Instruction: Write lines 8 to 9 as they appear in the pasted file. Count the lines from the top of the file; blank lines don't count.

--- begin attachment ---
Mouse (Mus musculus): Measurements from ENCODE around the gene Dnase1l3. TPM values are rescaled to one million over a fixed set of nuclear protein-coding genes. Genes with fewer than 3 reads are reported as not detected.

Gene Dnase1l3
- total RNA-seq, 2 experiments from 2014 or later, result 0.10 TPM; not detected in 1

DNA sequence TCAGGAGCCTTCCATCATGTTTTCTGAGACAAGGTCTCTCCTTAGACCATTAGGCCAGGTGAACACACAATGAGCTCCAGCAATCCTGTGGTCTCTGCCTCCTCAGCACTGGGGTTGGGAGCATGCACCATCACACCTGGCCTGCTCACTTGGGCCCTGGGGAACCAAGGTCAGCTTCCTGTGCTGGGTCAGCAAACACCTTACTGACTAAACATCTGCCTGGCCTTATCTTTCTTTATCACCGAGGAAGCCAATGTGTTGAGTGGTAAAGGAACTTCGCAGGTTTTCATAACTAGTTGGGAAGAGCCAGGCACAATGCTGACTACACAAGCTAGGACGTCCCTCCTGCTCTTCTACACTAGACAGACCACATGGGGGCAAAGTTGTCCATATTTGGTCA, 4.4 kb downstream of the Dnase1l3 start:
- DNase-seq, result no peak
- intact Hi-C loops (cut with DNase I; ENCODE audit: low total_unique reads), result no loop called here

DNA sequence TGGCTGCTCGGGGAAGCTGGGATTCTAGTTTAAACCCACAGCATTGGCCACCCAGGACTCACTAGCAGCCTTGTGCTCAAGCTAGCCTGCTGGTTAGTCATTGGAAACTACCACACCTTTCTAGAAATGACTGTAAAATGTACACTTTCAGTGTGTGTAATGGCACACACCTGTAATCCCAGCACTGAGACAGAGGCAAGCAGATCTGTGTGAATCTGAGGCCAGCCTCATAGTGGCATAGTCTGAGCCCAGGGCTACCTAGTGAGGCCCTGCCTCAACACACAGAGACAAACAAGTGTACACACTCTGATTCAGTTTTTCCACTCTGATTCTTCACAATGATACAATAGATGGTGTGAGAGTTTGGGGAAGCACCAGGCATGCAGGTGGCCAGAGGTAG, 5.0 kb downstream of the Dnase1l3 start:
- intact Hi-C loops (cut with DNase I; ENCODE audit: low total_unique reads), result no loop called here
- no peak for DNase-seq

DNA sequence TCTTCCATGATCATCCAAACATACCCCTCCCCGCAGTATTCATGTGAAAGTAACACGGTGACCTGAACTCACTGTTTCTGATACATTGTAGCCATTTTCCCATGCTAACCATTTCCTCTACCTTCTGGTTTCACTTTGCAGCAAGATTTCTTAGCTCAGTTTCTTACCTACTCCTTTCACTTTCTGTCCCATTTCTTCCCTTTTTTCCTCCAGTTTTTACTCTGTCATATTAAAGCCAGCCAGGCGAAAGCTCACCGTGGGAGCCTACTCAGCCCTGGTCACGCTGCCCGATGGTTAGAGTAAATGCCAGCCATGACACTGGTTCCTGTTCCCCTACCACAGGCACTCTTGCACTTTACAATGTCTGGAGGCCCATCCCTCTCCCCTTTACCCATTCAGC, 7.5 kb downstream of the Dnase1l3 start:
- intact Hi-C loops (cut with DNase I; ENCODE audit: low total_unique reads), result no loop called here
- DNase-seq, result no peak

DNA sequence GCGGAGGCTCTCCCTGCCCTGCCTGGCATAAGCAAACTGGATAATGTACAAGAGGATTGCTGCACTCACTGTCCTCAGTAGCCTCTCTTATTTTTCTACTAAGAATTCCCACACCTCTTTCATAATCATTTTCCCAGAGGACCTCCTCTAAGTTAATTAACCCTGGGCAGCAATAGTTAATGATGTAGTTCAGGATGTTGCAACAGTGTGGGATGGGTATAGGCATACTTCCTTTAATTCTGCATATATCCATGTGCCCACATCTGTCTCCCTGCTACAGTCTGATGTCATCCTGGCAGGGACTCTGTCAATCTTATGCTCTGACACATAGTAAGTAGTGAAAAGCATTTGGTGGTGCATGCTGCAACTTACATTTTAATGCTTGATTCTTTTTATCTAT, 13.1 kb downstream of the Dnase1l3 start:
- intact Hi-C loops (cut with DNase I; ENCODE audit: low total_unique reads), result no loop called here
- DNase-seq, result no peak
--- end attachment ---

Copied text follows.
- intact Hi-C loops (cut with DNase I; ENCODE audit: low total_unique reads), result no loop called here
- no peak for DNase-seq